Russia has eliminated all classes taught in Ukrainian since its annexation of Crimea
Almost two years after the UN’s International Court of Justice ordered Russia to “ensure the availability of education in the Ukrainian language” in occupied Crimea, there is not one school teaching all subjects in Ukrainian. A monitoring study by the Crimean Human Rights Group has demonstrated that the statistics provided by the Russian occupiers, do not reflect the true seriousness of the situation.
The statistics issued by the de facto Crimean education ministry were already alarming, with only 3.1% of children studying in the 2018/19 school year in Crimean Tatar and 0.2% in Ukrainian. The same ‘ministry’ claimed there to be 15 schools with children studying in Crimean Tatar and 1 school in Ukrainian. There were also supposed to be 27 schools with 126 classes taught in Crimean Tatar and 5 schools with 8 classes in Ukrainian. The statistics, in fact, indicated an increase in the number of children studying in Crimean Tatar, but a decrease in the number of classes available as compared with the official statistics for the 2017/18 school year. The number of students studying in Ukrainian had decreased from 318 to 249 with a fall in the number of schools allegedly with classes in Ukrainian from 7 to 5, and in the number of classes in Ukrainian from 13 to 8.
The Crimean Human Rights Group’s monitoring for 2018/19 shows a different picture. 24 schools were visited, with the management, teachers and parents asked about the real situation.
Three of these schools were supposed to be taught in Crimean Tatar. In fact, lessons were taught in all of the three schools only partly in Crimean Tatar, with the other lessons taught in Russian. In one of the schools, Crimean Tatar as a separate subject was taught only up to the ninth grade (not the tenth and eleventh).
10 of the 18 schools visited, which were claimed by the ‘ministry’ to have classes in Crimean Tatar, had signs in front of the schools only in Russian.
It is the situation with Ukrainian that is truly catastrophic. School No. 20 in Feodosia which was supposed to be a school with teaching in Ukrainian is, according to parents, now taught solely in Russian. Ukrainian Language as a separate subject is only taught in some classes.
Of two schools which were alleged to have classes taught in Ukrainian, this proved to be the case only in one – the Simferopol Academic Lyceum. In Lyceum No. 11 in Simferopol, Ukrainian Language as a subject is taught only as an optional course, and all subjects are taught in Russian. The sign in the front of the school is also only in Russian.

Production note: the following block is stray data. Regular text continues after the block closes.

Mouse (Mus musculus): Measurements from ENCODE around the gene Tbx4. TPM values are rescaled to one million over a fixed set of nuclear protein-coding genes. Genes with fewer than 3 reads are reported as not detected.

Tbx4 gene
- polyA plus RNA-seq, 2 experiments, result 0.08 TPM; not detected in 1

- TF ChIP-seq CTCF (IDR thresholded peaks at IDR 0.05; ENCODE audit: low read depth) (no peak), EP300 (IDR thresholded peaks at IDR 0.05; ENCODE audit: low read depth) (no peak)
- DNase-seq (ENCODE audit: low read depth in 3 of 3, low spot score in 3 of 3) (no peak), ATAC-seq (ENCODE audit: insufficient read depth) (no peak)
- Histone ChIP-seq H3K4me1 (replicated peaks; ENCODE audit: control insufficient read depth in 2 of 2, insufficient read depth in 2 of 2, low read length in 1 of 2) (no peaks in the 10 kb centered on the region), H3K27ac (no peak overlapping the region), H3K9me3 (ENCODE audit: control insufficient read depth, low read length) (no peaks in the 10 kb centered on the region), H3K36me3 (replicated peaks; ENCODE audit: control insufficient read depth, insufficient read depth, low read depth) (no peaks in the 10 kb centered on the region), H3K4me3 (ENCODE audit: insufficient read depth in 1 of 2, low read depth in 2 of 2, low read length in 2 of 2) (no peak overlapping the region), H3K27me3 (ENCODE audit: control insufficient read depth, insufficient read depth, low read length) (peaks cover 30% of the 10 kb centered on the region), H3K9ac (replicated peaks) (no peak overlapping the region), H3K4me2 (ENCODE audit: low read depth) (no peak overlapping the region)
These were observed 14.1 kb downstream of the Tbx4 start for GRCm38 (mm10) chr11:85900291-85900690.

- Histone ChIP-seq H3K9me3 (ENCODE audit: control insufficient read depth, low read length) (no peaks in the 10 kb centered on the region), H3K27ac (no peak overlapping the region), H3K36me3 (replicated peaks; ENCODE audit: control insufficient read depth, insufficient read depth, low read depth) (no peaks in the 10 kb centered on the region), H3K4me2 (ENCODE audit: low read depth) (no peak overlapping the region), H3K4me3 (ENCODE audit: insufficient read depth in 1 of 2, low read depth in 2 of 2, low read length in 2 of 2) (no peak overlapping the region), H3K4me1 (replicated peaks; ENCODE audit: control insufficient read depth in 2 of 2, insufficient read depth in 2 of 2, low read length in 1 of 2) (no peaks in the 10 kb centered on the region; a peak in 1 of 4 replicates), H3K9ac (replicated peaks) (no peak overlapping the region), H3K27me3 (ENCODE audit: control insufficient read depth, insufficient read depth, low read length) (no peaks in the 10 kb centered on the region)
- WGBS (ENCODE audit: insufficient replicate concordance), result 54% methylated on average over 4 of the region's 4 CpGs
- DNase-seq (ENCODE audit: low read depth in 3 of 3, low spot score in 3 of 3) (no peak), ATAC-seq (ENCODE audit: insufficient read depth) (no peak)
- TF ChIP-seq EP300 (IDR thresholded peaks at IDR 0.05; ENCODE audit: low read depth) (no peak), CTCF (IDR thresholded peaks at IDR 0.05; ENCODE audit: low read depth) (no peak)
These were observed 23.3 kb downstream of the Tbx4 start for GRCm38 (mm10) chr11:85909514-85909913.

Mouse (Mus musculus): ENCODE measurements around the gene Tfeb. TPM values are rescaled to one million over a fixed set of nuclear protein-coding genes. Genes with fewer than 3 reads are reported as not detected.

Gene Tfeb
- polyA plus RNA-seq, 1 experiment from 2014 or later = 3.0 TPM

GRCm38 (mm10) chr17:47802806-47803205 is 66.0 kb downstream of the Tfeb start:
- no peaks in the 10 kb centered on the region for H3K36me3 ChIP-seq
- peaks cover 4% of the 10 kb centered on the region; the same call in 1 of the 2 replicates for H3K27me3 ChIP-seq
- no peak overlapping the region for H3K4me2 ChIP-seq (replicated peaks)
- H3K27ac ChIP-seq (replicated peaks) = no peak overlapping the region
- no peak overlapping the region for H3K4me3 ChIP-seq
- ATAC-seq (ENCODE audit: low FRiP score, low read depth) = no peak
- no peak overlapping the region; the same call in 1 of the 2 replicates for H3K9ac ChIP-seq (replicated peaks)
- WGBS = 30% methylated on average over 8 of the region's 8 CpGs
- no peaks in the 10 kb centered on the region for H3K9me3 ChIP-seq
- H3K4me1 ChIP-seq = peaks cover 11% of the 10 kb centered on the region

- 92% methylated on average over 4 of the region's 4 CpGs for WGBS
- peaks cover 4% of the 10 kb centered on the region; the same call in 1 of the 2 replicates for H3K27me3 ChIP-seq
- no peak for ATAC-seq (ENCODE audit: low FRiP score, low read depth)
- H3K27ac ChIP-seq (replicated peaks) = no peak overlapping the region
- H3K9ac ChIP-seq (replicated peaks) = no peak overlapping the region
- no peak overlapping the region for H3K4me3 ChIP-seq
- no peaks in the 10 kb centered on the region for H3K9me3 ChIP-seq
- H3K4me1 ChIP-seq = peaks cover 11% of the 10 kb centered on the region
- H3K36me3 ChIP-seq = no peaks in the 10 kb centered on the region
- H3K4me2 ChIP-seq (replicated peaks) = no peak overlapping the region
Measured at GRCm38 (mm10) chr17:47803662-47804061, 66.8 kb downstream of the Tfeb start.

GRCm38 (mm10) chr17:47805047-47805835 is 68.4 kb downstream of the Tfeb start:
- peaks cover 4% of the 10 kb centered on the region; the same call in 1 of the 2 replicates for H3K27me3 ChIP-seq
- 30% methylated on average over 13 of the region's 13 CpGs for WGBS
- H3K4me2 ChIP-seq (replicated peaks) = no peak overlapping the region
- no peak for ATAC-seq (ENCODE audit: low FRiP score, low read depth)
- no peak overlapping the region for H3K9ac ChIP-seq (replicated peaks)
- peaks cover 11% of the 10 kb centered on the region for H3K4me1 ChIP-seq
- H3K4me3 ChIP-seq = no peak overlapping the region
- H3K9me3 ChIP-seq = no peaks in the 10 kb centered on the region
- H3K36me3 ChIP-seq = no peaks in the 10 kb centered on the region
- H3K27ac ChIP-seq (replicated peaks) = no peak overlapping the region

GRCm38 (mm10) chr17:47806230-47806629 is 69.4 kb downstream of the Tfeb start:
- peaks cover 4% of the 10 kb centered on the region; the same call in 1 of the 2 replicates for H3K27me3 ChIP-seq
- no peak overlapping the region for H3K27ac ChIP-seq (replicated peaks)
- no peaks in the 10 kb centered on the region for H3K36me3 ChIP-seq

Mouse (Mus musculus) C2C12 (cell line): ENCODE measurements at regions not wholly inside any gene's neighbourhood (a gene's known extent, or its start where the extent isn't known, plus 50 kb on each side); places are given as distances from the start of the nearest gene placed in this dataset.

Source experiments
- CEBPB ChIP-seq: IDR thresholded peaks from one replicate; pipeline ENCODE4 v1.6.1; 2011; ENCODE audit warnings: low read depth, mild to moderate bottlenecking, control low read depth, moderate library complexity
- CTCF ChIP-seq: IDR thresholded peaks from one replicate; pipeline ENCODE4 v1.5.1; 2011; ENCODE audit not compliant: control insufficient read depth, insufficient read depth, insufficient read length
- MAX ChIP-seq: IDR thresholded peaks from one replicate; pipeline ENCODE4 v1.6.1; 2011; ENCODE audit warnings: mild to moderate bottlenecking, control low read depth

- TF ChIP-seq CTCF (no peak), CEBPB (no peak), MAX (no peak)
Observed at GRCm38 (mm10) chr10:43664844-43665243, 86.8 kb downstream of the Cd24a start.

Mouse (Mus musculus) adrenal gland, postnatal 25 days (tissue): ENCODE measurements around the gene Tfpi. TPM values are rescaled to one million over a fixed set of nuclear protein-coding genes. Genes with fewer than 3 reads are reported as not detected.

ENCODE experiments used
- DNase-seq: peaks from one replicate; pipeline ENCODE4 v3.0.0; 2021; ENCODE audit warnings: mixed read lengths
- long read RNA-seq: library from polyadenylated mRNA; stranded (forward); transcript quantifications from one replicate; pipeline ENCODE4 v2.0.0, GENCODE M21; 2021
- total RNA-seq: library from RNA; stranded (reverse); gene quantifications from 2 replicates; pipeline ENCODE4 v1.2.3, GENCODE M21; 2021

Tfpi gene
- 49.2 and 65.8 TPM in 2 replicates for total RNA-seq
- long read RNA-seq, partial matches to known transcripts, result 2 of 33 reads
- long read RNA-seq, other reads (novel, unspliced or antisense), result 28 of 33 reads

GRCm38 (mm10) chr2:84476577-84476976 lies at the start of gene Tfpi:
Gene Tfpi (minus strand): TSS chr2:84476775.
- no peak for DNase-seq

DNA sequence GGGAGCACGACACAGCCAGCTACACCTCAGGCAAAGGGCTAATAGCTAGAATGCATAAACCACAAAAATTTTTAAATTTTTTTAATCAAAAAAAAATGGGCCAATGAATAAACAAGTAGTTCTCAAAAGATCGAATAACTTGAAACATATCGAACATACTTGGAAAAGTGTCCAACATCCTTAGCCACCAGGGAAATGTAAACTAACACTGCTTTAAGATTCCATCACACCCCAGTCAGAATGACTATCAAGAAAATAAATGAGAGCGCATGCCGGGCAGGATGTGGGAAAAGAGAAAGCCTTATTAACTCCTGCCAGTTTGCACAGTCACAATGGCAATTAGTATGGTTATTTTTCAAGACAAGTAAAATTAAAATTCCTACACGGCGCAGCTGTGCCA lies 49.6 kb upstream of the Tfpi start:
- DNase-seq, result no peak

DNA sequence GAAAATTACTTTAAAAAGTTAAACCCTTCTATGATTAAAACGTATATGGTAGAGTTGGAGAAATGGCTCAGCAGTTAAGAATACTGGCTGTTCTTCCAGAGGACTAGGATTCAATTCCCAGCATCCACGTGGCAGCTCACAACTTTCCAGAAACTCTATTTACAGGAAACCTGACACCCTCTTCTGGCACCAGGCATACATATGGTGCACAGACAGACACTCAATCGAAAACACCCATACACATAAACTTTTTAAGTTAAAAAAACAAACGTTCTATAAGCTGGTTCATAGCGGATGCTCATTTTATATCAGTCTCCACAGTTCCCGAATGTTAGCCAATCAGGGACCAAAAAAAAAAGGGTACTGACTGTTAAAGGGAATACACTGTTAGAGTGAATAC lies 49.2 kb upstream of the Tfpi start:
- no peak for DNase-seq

Moves to drive out Ukrainian began immediately after Russia’s invasion and annexation of Crimea. By April 2014, Natalya Rudenko, who had long been head of the Ukrainian Lyceum in Simferopol, had been forced to resign. It was then ‘decided’ that in the following year, students would be allowed to choose which language they studied in. What happened, in practice, both with the Simferopol Ukrainian Lyceum and in other schools is that parents were placed under immense pressure to not ask for classes to be taught in Ukrainian.
While Russia claimed, without ever providing evidence, that Russians and Russian-speakers were at threat in Crimea, it was, in fact, parents wanting their children to study in Ukrainian who encountered difficulties. Immediately prior to annexation, 90.7% of school students studied in Russian; 6.5% in Ukrainian; and 2.7% in Crimean Tatar. 99.2% of all Crimean children studied Russian as a subject. There were 7 schools where all subjects were taught in Ukrainian and 15 in Crimean Tatar. There were also several schools offering lessons in two languages. . By the 2014/2015 school year only one of 532 schools in Crimea had a full program in Ukrainian, and the overall number of classes in Ukrainian had fallen from 875 to 163. By 2016, there were only 28 classes, meaning that only 371 children were receiving education in Ukrainian. This was 0.2% of the overall number of children at school in Crimea.
Under Russian occupation, there is such anti-Ukrainian propaganda, that parents are simply frightened to insist on Ukrainian-language education for their children.
In March 2017, the UN’s International Court of Justice began preliminary hearings into Ukraine’s claim that Russia is violating two UN conventions - the International Convention for the Suppression of the Financing of Terrorism through its role in the military conflict in Donbas, and the International Convention on the Elimination of All Forms of Racial Discrimination against Crimean Tatars and ethnic Ukrainians in occupied Crimea.
The Court accepted prima facie jurisdiction over both claims (dashing Russia’s hopes that the claims would be rejected). Importantly, it also agreed that provisional measures were required in occupied Crimea, pending a final ruling. It ordered that Russia withdraw its extraordinary ban on the Mejlis of the Crimean Tatar people, which is the self-governing body of the main indigenous people of Crimea. It also ordered Russia to ensure access to education in Ukrainian. The latter vote was unanimous, while that regarding the Mejlis was by a majority of 13 against 3.
Russia has refused all of the Court’s ruling.